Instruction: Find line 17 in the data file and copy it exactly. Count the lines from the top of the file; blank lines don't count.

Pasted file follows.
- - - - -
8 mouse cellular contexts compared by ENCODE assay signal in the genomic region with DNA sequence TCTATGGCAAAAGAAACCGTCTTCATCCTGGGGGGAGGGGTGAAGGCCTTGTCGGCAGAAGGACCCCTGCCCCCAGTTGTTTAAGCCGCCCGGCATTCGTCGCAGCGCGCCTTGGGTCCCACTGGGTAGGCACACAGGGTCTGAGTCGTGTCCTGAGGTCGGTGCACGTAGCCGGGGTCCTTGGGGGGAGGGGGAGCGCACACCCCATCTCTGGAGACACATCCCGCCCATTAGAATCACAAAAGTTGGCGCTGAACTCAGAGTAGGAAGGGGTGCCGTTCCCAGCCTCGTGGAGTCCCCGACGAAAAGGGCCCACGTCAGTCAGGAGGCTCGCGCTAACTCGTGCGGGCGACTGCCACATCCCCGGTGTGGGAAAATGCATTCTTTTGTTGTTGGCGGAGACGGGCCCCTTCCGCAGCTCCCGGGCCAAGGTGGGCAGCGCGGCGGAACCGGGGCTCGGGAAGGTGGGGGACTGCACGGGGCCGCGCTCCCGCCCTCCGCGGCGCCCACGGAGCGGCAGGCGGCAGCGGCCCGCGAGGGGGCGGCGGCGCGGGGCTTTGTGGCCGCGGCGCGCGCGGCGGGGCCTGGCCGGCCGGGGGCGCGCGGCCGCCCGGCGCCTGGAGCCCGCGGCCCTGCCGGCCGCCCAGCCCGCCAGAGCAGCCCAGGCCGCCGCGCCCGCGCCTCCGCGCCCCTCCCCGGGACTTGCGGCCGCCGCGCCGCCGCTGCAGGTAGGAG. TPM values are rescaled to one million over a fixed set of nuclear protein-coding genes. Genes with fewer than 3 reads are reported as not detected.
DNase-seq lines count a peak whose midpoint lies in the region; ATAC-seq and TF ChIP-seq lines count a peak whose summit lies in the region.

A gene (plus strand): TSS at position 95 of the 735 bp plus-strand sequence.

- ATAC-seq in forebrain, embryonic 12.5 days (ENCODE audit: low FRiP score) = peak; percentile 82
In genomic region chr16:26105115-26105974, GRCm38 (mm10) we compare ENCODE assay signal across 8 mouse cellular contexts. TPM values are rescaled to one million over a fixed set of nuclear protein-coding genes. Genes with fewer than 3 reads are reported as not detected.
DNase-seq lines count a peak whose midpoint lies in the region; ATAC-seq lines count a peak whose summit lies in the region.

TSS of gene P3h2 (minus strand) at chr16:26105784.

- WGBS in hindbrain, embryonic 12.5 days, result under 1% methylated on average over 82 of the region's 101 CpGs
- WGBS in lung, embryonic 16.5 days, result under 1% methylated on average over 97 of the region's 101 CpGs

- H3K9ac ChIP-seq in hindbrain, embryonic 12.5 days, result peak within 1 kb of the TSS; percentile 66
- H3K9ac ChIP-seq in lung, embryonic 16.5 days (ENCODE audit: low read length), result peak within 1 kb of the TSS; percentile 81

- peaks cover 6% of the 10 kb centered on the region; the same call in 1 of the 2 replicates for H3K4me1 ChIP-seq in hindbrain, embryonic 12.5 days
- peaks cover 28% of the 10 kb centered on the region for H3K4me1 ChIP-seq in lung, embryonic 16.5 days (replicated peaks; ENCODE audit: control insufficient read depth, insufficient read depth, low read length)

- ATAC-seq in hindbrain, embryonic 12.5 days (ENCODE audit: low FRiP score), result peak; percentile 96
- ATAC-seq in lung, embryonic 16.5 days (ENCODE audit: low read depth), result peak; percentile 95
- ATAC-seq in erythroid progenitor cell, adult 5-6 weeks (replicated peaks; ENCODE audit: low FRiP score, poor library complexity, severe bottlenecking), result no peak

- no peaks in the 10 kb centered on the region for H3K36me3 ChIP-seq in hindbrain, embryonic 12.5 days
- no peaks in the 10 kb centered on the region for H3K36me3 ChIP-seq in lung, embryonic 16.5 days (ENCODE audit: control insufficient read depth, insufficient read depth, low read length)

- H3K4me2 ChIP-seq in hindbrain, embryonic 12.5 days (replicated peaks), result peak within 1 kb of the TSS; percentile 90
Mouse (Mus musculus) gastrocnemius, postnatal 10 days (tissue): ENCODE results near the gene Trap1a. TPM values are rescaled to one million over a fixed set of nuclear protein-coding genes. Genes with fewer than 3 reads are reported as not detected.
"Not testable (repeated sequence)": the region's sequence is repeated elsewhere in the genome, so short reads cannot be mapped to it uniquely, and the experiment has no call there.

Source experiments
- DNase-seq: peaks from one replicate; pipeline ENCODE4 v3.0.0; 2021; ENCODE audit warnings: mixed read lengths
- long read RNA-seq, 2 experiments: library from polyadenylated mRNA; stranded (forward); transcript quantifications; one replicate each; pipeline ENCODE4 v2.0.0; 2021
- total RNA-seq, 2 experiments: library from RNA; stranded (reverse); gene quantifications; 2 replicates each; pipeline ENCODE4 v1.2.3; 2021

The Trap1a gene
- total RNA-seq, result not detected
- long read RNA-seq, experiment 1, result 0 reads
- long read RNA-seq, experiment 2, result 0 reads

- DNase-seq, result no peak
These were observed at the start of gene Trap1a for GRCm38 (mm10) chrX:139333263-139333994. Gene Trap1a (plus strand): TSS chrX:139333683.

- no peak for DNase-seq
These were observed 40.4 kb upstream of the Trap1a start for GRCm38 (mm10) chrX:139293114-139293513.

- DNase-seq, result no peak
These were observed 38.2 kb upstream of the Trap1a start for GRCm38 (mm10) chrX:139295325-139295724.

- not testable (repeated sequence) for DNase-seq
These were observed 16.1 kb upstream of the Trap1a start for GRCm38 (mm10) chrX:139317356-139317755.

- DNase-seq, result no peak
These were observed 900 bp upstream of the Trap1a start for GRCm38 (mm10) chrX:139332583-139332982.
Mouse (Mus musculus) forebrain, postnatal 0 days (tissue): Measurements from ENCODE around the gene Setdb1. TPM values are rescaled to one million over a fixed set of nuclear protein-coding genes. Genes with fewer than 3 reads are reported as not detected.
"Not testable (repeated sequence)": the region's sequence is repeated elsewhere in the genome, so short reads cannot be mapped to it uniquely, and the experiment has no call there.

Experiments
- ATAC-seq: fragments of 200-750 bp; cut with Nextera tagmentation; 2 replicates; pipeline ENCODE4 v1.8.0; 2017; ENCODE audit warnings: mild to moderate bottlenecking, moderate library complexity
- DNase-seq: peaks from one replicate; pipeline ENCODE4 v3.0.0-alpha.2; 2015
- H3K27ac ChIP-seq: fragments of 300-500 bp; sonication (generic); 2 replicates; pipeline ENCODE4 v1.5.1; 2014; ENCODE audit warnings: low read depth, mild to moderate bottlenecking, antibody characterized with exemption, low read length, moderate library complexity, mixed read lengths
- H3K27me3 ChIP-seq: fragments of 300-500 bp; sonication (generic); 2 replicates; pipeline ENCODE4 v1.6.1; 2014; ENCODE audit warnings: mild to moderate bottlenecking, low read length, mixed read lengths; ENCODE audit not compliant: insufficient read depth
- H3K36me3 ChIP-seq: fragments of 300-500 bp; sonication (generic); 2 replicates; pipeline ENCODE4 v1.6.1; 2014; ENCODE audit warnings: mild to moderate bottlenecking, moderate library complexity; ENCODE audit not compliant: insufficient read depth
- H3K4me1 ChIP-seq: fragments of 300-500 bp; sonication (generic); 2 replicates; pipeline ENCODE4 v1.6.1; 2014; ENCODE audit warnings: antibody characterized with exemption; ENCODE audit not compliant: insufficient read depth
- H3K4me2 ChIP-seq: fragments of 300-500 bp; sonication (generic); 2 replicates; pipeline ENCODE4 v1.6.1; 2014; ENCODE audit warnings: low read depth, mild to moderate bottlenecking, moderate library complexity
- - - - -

- no peaks in the 10 kb centered on the region for H3K36me3 ChIP-seq in hindbrain, embryonic 12.5 days